“People who think they can understand the text using just the English translation are…let me think of an inoffensive word…simple.”

Then the professor proceeded to tear apart 1 Corinthians 14:34-35 where it says women should be silent in the church. He TORE IT UP! And laid it out again just by looking at the structure of the clauses. And in the process he validated all Christian women and boldly handed me my voice.

This incredibly smart professor is my new hero. 😁

Everyone wanted to know what my professor had said. Hence this blog post.

As in so many other areas, I’m personally looking for truth in tension. I am okay holding onto two seemingly opposite truths. I still believe in male headship and female submission, two concepts which are totally Biblical. But they don’t look the same as they used to in my mind. Empowered Christian women can still choose to come under male leadership, similarly to the way a basketball team follows their captain. But…

Submission is not the same as oppression.

And leadership does not mean lordship.

John MacArthur was quoted during the conference this past weekend as declaring “When you literally overturn the teaching of Scripture to empower people who want power, you have given up biblical authority,”

I’m just not sure those “teachings” are actually biblical which means that the authority wouldn’t be biblical either.

People who are reading this, we have never had easier access to study tools and information. Let’s question, and learn, and dig into Scripture for ourselves. Don’t just accept religious tradition at face value, but don’t mindless throw things out because you don’t like them. Let’s find out what the Bible actually says and let’s be willing to live in the Awkward Middle Way, in the tension of truth. I’m linking a few of my favorite study tools below. Happy digging!



Favorite Study Links: and within that

Blue Letter Bible

12 thoughts on “Not-So-Silent Women

  1. Thanks I love your article and the resources you have brought together here. I have found so much freedom in the last few years learning to start over and remove preconceived religious traditions when reading the Bible.

    Interesting your teacher is a professor at Dallas Theological Seminary. As recently as six or seven years ago Dallas wasn’t allowing their students to take certain glasses for credit in Isreal at the University of the Holy Land because they were taught by a woman. These classes were on geography and culture of Isreal they didn’t even cover anything theological exactly and even that wasn’t okay for their Seminary students to be taught be a woman. I wonder if there is change coming to Dallas?

    • It’s possible… But the class I am taking is in no way affiliated with DTS, so I think it’s also possible that the professor is an egalitarian at heart and was sharing his views apart from DTS. That’s partly why I have kept him anonymous.

    • Hello Gayle,
      That’s interesting. As a Th.M. grad of Dallas Theological Seminary, I never heard that was the case. I was a student from 07-11 and I took my first two semesters of Biblical Hebrew from a woman professor, Dr. Dorian Coover-Cox. She was fantastic. I also took CE classes from a couple other female professors. All that would have taken place between 8-12 years ago.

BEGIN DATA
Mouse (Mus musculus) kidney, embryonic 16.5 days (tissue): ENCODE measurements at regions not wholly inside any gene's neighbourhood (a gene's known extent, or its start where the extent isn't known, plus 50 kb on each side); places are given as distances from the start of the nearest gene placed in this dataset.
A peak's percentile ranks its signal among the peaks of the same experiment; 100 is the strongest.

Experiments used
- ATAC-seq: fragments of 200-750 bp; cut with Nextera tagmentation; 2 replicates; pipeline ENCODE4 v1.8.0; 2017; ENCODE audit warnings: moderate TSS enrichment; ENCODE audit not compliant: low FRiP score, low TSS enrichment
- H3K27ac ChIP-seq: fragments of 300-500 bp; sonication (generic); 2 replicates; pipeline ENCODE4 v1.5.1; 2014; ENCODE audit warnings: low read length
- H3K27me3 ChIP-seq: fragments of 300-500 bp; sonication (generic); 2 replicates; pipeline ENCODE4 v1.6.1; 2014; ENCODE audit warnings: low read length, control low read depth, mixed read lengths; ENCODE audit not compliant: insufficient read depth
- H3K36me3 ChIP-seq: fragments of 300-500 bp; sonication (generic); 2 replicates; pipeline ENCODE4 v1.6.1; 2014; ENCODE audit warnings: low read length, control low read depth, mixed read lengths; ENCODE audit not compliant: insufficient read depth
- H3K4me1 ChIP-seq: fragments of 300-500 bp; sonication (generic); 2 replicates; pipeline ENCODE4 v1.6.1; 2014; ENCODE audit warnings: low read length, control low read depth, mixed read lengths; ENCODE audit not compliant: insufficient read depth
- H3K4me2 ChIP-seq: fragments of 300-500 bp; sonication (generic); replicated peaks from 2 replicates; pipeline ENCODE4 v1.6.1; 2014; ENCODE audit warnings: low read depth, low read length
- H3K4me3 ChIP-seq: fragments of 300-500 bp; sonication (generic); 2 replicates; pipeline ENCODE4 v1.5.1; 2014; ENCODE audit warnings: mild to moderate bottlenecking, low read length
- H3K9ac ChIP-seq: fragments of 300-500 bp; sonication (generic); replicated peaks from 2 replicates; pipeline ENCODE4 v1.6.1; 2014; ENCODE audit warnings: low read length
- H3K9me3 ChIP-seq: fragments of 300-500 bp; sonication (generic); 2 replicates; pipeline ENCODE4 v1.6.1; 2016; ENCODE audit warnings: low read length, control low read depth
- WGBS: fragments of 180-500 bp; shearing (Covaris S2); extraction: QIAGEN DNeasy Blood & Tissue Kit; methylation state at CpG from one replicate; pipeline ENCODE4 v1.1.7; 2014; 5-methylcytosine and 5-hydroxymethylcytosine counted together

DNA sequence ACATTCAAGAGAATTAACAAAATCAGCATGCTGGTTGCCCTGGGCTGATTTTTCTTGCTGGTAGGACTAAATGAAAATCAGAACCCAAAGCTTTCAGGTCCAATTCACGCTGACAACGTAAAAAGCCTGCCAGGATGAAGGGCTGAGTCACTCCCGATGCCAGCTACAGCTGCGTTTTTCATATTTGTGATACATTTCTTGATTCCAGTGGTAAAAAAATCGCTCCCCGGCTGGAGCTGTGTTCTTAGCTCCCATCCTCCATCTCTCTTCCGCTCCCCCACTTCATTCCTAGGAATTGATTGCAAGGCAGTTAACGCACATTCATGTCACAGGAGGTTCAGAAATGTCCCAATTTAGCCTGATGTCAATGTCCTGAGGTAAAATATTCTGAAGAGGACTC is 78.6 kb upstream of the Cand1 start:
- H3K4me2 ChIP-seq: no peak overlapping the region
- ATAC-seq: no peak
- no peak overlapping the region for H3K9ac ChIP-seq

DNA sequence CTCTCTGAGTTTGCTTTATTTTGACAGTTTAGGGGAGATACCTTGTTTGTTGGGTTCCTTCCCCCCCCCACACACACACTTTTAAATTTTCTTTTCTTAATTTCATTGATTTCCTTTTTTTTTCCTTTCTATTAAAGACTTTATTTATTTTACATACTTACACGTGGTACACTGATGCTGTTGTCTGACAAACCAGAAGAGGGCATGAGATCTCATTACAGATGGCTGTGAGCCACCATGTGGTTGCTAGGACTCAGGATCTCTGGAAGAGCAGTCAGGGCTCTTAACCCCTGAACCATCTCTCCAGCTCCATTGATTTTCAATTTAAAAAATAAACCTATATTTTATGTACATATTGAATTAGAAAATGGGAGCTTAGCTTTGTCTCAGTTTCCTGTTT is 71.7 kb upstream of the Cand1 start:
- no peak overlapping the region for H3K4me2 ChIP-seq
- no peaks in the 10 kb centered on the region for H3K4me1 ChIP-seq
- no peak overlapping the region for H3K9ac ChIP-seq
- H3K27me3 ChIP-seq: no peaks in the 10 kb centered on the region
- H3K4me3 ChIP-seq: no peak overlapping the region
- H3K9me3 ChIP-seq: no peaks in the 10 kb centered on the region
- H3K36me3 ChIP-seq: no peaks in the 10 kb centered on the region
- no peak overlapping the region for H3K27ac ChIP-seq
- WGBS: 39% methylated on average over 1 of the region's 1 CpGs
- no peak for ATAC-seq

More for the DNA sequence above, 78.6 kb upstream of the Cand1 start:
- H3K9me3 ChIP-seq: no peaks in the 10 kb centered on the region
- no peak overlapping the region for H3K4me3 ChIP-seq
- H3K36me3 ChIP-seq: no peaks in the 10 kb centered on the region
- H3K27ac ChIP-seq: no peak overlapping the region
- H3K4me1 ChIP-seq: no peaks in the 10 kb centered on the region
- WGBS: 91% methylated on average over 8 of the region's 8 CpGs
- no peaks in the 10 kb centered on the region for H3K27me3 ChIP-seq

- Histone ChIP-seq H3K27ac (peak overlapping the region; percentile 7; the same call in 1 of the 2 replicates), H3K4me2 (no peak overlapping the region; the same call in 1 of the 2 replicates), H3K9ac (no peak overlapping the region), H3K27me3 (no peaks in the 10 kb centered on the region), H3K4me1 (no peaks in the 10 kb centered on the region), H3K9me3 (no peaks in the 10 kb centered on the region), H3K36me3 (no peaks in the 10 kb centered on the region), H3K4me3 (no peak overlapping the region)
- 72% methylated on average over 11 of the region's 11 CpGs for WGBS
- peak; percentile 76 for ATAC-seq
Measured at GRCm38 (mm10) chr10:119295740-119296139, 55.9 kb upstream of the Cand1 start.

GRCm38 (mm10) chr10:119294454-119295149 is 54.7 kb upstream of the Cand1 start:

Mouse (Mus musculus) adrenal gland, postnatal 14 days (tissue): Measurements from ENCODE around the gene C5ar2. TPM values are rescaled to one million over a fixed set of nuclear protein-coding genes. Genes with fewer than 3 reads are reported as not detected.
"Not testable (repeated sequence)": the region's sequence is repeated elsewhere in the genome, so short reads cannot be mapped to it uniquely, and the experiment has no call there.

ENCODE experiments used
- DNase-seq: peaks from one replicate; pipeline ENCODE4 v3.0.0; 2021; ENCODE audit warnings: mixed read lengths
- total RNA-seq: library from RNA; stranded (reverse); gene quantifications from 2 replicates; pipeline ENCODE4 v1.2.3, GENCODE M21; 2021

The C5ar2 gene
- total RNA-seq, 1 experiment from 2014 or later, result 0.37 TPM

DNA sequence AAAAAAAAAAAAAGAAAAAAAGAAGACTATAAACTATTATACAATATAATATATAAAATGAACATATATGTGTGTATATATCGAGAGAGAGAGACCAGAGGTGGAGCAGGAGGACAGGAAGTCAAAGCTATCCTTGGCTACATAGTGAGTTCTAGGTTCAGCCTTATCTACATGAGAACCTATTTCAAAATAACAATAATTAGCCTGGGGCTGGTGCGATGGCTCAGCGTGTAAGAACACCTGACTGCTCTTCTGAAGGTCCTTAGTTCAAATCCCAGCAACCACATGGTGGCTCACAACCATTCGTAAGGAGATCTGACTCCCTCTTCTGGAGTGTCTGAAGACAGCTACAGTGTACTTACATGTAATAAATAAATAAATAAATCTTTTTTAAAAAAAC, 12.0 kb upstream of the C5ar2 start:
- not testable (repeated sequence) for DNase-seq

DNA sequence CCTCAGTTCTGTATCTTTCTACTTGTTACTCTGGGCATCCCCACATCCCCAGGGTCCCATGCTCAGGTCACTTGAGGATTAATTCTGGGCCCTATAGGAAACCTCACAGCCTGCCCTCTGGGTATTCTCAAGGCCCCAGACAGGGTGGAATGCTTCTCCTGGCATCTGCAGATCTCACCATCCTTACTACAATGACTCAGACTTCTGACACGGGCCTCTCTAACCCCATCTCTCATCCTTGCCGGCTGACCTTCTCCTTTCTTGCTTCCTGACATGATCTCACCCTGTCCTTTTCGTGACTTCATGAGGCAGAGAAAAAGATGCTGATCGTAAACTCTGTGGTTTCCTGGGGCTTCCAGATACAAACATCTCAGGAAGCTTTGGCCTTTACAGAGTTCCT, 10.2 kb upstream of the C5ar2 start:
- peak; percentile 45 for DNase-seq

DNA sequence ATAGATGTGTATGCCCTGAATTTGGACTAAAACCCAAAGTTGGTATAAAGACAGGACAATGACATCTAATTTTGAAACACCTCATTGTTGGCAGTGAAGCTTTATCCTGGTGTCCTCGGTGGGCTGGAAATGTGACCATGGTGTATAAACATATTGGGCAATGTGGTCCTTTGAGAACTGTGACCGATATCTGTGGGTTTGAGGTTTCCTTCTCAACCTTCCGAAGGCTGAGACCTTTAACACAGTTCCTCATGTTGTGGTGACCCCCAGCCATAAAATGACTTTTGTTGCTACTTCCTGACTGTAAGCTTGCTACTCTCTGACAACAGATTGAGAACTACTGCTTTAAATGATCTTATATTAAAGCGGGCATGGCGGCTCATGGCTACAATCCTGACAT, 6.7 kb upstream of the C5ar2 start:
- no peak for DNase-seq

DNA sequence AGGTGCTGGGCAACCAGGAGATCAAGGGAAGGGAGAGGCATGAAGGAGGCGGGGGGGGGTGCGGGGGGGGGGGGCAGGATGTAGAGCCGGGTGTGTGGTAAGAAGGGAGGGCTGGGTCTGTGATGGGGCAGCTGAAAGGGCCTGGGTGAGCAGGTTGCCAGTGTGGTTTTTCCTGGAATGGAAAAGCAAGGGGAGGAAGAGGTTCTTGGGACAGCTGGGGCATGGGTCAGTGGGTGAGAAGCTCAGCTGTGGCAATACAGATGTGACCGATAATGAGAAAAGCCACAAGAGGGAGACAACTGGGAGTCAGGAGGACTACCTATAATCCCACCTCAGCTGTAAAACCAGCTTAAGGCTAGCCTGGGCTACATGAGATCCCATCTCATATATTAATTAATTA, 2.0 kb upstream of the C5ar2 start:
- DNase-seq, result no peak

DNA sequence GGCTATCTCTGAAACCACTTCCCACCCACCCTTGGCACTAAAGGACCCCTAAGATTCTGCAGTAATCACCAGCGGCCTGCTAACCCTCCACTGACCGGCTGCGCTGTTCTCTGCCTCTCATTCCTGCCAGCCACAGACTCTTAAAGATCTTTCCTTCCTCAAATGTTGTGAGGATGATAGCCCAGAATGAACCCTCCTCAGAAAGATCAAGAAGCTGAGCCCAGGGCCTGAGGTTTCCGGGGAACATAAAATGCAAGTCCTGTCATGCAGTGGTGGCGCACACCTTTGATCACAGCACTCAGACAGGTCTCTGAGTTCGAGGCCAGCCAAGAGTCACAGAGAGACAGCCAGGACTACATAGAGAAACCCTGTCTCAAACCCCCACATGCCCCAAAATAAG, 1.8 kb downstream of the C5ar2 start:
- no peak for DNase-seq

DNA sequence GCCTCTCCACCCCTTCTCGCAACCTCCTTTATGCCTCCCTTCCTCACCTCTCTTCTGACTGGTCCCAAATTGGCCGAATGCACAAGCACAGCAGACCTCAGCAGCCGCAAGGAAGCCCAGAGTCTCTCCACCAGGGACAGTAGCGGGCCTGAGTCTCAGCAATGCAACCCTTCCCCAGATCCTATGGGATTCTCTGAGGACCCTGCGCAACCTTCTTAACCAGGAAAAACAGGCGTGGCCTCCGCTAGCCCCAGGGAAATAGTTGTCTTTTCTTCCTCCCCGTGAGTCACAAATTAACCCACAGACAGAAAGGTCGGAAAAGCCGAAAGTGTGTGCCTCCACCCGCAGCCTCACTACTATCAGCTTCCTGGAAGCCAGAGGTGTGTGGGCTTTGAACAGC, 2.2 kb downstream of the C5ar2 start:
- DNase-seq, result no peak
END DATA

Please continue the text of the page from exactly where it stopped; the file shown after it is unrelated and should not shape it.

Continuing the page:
DTS has always had a very simple statement on men’s and women’s roles in the church. Simply, something along the lines of: we believe the role of senior pastor and elder is designated for men. But outside of that, I saw a great deal of freedom. It was a very gracious, open complementarianism. The allow a healthy tension on these distinctive issues among faculty, as well. Some would lean more to the left and others to the right.

  2. Good article. It is time to question the teachings of the institutional church and doctrines and scripture interpreted by men. Take away the labels and realize we are all human beings who are loved by God. We are all equally important functioning members of the body of Christ. Women have just as important part as men in living for God and teaching others about the love of God.
    — Jim Gordon

  3. What about saying “husband headship and wifely submission to her own husband, while both submit to each other and the husband lives his wife”? I know it’s a mouthful but I don’t see women being called to submit to all men.

  4. I like your Prof, even though I have never met him 🙂

    Let me remind you of something: any time you want to write a book, you go ahead and do it. Any time you want to write a blog post, you go ahead and do it. See where I’m going with this? The naysayers have *absolutely no* control over what you write. The day they broke faith with your family was the day when everything you owed Church structure in terms of ‘obedience’, ‘service’, or indeed anything else, was set at naught. You are no longer answerable to them and you don’t have to even think about their rules anymore. Welcome to the glorious freedom of the Children of God!

    One more thing: I know I have written this before, but everything you write here blesses more people than you will ever know this side of the veil. This is one reason why the enemy fears you so much.